PlayStation Store Redesign
Building A More Searchable & Discoverable Store
The PlayStation Store has some well-known user issues. The purpose of this case study is to validate the known assumptions and redesign for a more optimized customer experience.
UX Research, Information Architecture, UI
Video Games Are a Rapidly Growing Billion Dollar Industry Worldwide
It’s no secret that video games are huge worldwide. In fact, the video game industry, as of January 2021, is a bigger industry than movies and North American sports combined, thanks to the pandemic. Currently valued at $178.73 Billion worldwide (an increase of 14% over 2020), it is projected to reach a value of $314.40 Billion by 2026, roughly 76% in growth.
The PlayStation Store is a critical component of the world economy.
Amongst all the major manufacturers in the worldwide video game market, PlayStation is the top-ranked in terms of sales. When the most current end of fiscal year (ending on March 31st, 2020) financials report was released for Sony, it indicated that the PlayStation Store is responsible for 69% of PlayStation’s revenue. And out of Sony’s $81.7 billion revenue, the Game & Networks Services segment (which operates PlayStation), was responsible for roughly 30% ($25.04 billion) of that, bringing in the most overall out of its 7 business segments.
Sony is ranked 88 on the Global Fortune 500 list and 7 on Japan’s most profitable companies list. Furthermore, if Sony were its own nation, it would rank #66 on the worldwide GDP list.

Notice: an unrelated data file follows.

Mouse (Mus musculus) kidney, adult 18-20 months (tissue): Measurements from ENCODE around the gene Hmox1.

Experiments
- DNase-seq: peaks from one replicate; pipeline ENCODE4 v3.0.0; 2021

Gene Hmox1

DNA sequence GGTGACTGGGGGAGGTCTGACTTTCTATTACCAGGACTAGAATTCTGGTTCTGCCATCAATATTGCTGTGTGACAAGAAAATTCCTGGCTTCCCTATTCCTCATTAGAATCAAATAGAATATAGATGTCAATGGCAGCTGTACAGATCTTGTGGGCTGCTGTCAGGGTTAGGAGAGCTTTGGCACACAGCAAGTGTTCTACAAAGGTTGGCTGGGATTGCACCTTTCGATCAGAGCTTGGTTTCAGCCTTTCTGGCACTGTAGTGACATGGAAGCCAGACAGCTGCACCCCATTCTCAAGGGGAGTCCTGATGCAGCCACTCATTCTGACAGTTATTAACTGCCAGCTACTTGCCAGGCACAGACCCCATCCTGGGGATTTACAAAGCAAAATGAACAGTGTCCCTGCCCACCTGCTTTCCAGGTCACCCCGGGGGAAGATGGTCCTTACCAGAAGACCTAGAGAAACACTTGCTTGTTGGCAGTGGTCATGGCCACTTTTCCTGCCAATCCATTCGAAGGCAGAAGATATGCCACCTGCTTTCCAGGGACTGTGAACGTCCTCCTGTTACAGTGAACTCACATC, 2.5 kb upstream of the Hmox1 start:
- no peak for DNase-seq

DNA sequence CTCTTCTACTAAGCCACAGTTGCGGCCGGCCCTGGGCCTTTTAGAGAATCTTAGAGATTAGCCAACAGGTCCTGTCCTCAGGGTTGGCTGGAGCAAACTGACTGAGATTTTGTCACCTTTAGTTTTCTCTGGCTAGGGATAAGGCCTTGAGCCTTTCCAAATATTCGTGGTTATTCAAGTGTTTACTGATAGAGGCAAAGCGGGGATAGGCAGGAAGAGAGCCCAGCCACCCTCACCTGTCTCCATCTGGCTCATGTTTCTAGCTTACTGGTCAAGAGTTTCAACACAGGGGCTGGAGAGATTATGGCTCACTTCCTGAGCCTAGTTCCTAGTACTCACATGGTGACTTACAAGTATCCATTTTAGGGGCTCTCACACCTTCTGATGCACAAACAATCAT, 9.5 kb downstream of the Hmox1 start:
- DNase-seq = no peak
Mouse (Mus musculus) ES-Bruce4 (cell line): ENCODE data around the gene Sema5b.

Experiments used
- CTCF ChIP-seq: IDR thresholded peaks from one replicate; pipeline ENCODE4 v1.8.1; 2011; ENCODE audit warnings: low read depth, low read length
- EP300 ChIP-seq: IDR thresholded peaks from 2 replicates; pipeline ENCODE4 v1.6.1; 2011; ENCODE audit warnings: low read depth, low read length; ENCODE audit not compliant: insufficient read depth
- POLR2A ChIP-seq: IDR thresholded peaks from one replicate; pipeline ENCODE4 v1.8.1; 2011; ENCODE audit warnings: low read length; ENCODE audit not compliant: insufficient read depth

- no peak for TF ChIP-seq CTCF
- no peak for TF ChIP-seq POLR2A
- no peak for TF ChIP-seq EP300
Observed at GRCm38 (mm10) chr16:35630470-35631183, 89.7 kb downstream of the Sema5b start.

However, it remains to be fully optimized for its users.
Despite the PlayStation Store’s global importance, it still is very poorly rated amongst its users.
Gathered from a multitude of online articles & reviews, 3 of the most widely discussed issues are that the PS Store is:
• poorly customized
• incredibly difficult to navigate & find what one is looking for
• full of confusing UI
User Goal: a more searchable, discoverable web store, and experience so that they have a continued desire to return.
Business Goal: a better brand that improves on customer reliability and satisfaction, which would result in increased sales and customer retention.
With approximately 106 million monthly active users as of March 2022, the PlayStation Store is PlayStation's online marketplace. I chose to focus on the American desktop web store because that is the version that has received the most criticism. Also, that is the platform/version that I use.
Research & Define
After establishing the user and business goals, I recruited 6 interviewees whom all identified as ‘gamers.’
The questions focused primarily on: